Abbott Laboratories
Agilent Technologies
Bayer Diagnostics
Becton, Dickinson, & Co. (BD)
Instrumentation Laboratory
LifeScan/Johnson & Johnson
Medical Automation Systems
Radiometer Medical A/S
Roche Diagnostics Corp./AVL

Avocet Medical
Clarinet Systems
Comtrol Corp.
GE Medical Systems
IGEN International
OraSure Technologies Inc.
Pharmacia & Upjohn
Sigma Diagnostics/First Medical
Shared Medical Systems (SMS)
Telcor Inc.

American Association of Clinical Chemistry (AACC)

College of American Pathologists (CAP)

Commission on Office Laboratory Accreditation (COLA)

International Federation of Clinical Chemistry (IFCC) Scientific Division

Medical Devices Agency


Banner Health System

Bradford Royal Infirmary

Geisinger Medical System

Hospital Costa Del Sol

Johns Hopkins Medical Institutions

Kaiser Permanente

Mayo Clinic

The Mount Sinai Hospital

Profil GmbH

St. Vincent Mercy Medical Center

University of Iowa Healthcare


Maurice Green, PhD

Neil Halpern, MD

George Hoffman, MD, LTC

Forrest Kneisel

Gerald Kost, MD, PhD

Petrie Rainey, MD, PhD

Having identified the dilemma, the AACC volunteered to help solve it. After lengthy, far-ranging discussions, it concluded that the best fix for the problem was a member-funded industry consortium. If major POC device manufacturers, healthcare providers, and suppliers could be enticed to the table, the testing division believed, the consortium could establish standards that would be almost instantly accepted industrywide. A preliminary meeting was scheduled in 1999, and invitations went out to entities representing all sides of the issues: hospitals, POC device makers, standards bodies, regulatory agencies, LIS companies, and members of the AACC POC testing division that had initiated the consortium idea.

Presentations at the meeting made a persuasive case for action. Speakers from healthcare institutions shared their horror stories about connectivity difficulties and argued for standards. On the vendors' side, speakers stressed that addressing providers' needs would expand the overall POC market. Connectivity, in Goldblatt's words, was "the tide that raises all ships."

The meeting also opened vendors' eyes to the fact that standards could make life easier for them as well. Cables, connectors, communications, and data management—these were not POC device companies' core competencies. If the consortium standardized those items, the companies could focus on what they did best—assays, the cost of test strips, POC technology, and so on. That would be a much better way for them to distinguish themselves from their competitors.

At the meeting's end, attendees were surveyed about their interest in forming a consortium. Over 80% volunteered to commit funds and staff (see sidebar, page 68). The CIC became a reality.


The CIC officially launched operations in February 2000. The new organization figured out early on what it was capable of doing and what it was not. What it could do was create baseline standards and then generate support for those standards.

Create Baseline Standards. The CIC was charged with writing a set of standards that would fully meet the healthcare providers' need for uniform connectivity and data transfer. But, on the other hand, it wanted the standards to be limited and open enough for individual manufacturers to create competitive advantages on top of the baseline. It also wanted the standards to be flexible enough to adapt to the needs of international vendors and providers.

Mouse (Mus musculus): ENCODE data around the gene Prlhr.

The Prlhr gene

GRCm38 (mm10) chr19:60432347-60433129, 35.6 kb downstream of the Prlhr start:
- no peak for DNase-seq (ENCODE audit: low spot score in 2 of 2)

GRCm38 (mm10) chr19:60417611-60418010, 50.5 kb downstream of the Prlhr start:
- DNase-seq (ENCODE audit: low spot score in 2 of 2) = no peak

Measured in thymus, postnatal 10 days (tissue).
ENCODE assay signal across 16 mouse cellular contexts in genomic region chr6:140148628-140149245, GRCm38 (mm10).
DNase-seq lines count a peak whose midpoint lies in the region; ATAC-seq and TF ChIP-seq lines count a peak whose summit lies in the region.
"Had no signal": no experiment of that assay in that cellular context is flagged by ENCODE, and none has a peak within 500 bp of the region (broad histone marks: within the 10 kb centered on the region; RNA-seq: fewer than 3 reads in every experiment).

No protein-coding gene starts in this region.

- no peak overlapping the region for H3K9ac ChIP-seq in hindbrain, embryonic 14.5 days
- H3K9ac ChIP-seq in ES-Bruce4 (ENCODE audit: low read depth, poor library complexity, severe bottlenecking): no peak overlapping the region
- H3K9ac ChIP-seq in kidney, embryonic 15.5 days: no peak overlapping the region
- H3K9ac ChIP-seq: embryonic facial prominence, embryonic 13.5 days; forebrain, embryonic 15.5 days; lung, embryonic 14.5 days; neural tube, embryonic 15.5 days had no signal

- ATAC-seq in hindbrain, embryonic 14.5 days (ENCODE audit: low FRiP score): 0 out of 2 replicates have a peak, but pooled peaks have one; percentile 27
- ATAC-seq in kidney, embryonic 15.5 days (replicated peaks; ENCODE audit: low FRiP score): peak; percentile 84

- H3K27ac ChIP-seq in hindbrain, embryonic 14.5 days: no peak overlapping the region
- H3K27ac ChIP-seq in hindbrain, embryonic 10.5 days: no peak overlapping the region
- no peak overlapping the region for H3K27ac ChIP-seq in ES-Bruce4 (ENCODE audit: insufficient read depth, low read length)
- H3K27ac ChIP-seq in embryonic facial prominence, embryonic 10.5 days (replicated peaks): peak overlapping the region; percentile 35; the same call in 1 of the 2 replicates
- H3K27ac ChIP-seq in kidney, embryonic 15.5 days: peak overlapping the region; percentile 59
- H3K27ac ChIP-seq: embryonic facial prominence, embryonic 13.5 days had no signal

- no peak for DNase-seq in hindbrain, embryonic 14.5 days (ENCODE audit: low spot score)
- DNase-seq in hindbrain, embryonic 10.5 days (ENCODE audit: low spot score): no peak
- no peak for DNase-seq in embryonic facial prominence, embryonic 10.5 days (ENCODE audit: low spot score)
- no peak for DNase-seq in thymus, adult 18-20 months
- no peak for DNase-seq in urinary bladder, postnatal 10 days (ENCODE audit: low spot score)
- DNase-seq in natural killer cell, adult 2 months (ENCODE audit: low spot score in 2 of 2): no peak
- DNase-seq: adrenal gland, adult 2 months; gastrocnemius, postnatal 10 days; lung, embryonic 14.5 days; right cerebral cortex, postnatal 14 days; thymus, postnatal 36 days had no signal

The point-of-care Dx system from Becton, Dickinson, & Co. reduces errors in the collection of patient specimens.

Create Widespread Buy-In of the Standards. The terms of CIC membership required all member vendor and provider organizations to implement the standards in their products and institutions. With such heavyweight buy-in at the start, the CIC fully expected industrywide acceptance to follow.

What the CIC knew it could not do by itself was maintain and refine the standards indefinitely. That job was better left to chartered standards-development organizations (SDOs), such as the National Committee for Clinical Laboratory Standards (NCCLS). So the CIC membership agreed that when its standards were completed, it would hand off its work, in proposal form, to SDOs for publication and future development.

To guide its efforts, the CIC crafted a vision statement that identified five critical user requirements to be fulfilled by its work: bidirectional communication ability, device connection commonality, commercial software interoperability, security (primarily of confidential patient records), and QC and regulatory compliance. Keeping things as simple as possible, the CIC decided that in most cases it would simply apply existing standards such as the Health Level 7 (HL7) computer protocol to the POC realm. But with some of the user requirements, providers wanted more capability than some devices currently had.

For instance, providers wanted devices to connect bidirectionally with a data manager so they would be able to upload as well as download. That way, the devices could also receive important information—valid operator lists and reagent lots, for example. In addition, a bidirectional POC device could access the full patient record from the LIS so the POC test result could be viewed against the patient's history and recent trends.

In addition, providers and vendors alike wanted commercial software interoperability. To lower cost, providers preferred off-the-shelf commercial software instead of software expressly created for the healthcare field. Manufacturers wanted a low-cost solution as well, because of the nature of the typical POC business model: POC devices are sold at a loss, with the profits made on test supplies. Understandably, then, manufacturers preferred software that added as little cost to the devices as possible.